Finally, startup time of system clock generators may be long enough to delay system response, hurt system performance, and unnecessarily waste power while the system is waiting for the clock generator to stabilize.

A second clock generator could be used to address the issues surrounding crystal oscillators and ceramic resonator devices, but it is desirable that the second clock generator would add little or virtually no cost to the system, and would consume little or no space within the system, e.g. on a printed circuit board. There are many tasks which can be handled while the primary clock source is shut down or starting up, which do not require the full accuracy of the primary clock source. Temporary or intermittent operation of the second clock generator may be crucial in systems where processing tasks cannot wait until the primary clock source has started-up and stabilized. Also, desirably, the second clock source should impose shorter startup times and greater oscillation power efficiency, resulting in further power savings. A hitherto unsolved need has remained for a secondary clock generator which satisfies these desirable requirements.

SUMMARY OF THE INVENTION WITH OBJECTS

One object of the present invention is to provide a rapidly starting, low power, less accurate secondary clock generator for use with low power digital computing equipment in lieu of a more precise, higher power primary clock source in a manner overcoming limitations and drawbacks of the prior art.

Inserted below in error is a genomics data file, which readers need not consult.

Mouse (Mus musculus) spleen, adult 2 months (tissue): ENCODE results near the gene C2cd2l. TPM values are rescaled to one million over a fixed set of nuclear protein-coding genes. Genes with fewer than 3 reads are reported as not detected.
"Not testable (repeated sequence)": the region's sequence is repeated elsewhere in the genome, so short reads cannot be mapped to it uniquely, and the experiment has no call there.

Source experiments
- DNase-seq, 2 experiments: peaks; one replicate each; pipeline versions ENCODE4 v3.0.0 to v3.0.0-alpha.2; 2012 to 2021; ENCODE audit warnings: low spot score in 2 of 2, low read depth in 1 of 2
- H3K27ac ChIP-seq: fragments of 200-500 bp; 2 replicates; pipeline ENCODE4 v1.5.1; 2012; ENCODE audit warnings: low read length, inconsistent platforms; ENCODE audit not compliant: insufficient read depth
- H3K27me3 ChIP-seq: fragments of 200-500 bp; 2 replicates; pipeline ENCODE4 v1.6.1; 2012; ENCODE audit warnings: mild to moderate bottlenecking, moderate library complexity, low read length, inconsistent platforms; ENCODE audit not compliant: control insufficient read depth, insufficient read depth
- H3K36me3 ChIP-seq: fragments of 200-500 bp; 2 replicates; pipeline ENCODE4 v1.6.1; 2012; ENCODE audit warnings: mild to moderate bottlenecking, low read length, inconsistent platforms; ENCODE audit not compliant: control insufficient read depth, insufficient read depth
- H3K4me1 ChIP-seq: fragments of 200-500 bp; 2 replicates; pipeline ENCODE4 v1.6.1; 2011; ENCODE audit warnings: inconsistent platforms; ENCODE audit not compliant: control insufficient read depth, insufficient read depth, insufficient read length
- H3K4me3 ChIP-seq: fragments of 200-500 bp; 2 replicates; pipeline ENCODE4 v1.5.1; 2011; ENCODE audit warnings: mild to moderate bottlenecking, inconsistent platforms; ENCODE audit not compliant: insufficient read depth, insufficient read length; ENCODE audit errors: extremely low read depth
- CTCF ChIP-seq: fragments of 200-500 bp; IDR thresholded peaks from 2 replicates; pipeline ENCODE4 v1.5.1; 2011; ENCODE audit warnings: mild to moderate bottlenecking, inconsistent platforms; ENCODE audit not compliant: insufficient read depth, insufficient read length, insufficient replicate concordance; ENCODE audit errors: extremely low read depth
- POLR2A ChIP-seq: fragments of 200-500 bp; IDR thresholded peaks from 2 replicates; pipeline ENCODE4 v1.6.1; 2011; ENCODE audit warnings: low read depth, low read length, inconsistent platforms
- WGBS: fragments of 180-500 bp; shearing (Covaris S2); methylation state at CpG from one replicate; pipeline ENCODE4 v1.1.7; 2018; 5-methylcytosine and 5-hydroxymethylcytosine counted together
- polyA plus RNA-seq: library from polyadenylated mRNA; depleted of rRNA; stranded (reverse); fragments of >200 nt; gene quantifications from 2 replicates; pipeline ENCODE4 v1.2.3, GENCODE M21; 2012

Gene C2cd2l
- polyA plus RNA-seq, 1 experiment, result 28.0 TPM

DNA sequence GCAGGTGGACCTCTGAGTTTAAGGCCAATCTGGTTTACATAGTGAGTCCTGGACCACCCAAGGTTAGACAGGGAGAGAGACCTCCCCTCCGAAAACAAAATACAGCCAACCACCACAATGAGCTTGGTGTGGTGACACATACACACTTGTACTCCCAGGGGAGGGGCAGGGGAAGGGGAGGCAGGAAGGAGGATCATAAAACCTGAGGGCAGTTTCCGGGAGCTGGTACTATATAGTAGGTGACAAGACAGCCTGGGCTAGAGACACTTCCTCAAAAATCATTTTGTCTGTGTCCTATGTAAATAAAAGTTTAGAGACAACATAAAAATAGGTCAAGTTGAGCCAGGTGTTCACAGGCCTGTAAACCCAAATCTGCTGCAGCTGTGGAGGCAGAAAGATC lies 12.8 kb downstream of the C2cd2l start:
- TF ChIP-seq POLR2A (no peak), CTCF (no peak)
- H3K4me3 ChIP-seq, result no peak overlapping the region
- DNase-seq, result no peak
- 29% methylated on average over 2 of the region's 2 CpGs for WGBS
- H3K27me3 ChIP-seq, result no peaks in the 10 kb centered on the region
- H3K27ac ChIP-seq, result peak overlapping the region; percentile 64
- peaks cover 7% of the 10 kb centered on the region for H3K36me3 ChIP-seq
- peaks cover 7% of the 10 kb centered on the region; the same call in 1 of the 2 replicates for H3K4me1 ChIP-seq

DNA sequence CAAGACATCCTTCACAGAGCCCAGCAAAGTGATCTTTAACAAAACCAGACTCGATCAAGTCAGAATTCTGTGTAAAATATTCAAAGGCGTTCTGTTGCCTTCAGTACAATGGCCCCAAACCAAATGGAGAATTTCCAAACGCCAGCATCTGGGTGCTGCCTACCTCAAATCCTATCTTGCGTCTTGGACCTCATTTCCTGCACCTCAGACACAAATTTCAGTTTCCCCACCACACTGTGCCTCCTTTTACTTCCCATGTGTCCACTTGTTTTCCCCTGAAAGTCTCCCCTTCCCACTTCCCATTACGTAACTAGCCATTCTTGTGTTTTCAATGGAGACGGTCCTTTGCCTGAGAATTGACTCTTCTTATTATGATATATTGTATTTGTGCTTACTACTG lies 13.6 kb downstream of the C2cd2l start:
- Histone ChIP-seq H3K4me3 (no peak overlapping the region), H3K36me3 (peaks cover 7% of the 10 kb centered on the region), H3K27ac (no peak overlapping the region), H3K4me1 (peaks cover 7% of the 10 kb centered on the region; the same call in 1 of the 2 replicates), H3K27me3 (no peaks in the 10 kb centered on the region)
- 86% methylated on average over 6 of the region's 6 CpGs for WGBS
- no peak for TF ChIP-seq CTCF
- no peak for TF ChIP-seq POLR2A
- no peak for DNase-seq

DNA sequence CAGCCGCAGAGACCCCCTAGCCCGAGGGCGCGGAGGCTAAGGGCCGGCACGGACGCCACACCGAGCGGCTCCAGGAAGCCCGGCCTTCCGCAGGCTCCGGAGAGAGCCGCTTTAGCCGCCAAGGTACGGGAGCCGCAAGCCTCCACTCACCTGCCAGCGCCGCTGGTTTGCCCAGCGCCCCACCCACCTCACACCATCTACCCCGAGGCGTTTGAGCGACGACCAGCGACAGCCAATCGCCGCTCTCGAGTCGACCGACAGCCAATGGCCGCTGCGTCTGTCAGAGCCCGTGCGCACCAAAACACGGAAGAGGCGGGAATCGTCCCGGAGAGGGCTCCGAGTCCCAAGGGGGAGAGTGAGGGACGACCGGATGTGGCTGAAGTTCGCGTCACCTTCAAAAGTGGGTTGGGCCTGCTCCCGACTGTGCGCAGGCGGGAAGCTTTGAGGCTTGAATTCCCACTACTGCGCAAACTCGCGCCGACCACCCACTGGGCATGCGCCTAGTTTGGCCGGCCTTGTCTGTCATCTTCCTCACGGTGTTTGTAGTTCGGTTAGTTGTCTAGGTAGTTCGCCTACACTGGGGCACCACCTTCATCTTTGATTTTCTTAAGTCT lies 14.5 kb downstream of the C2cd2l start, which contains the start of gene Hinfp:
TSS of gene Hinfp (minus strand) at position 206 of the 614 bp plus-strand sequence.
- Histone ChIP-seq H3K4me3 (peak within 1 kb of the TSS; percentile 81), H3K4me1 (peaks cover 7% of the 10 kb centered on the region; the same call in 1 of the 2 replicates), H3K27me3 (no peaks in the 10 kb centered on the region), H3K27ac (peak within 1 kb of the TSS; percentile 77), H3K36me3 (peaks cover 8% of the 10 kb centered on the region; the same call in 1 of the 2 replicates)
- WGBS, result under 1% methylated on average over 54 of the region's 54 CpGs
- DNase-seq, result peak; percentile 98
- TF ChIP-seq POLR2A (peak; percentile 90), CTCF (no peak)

Another object of the present invention is to provide a secondary, inexpensive and less accurate clock source to handle clock generation tasks when very short startup/shutdown times and high oscillation power efficiency are required, and when operation of a primary clock source cannot or should not be used.

A further object of the present invention is to implement a rapidly starting, lower power and less accurate secondary clock generator within an ASIC in addition to a primary clock source in order to provide reduced power consumption and start-up delay attributable to clock generation within the ASIC.

One more object of the present invention is to implement a low power, fast response time clock generator for use within a low power ASIC for handling intermittent processing tasks or initial processing tasks immediately following recovery from a powered down sleep mode.

Yet another object of the present invention is to provide a simplified, low power control structure for synchronously switching between an interim, rapidly starting, lower power and less accurate secondary clock generator and a crystal controlled master oscillator within an ASIC in a manner overcoming limitations and drawbacks of the prior art.

One more object of the present invention is to provide simple digital clock sensing circuitry within an ASIC which automatically determines if a primary precise clock source is fully implemented and operating thereby to control switching from a secondary clock source to the primary clock source should switchover become desirable.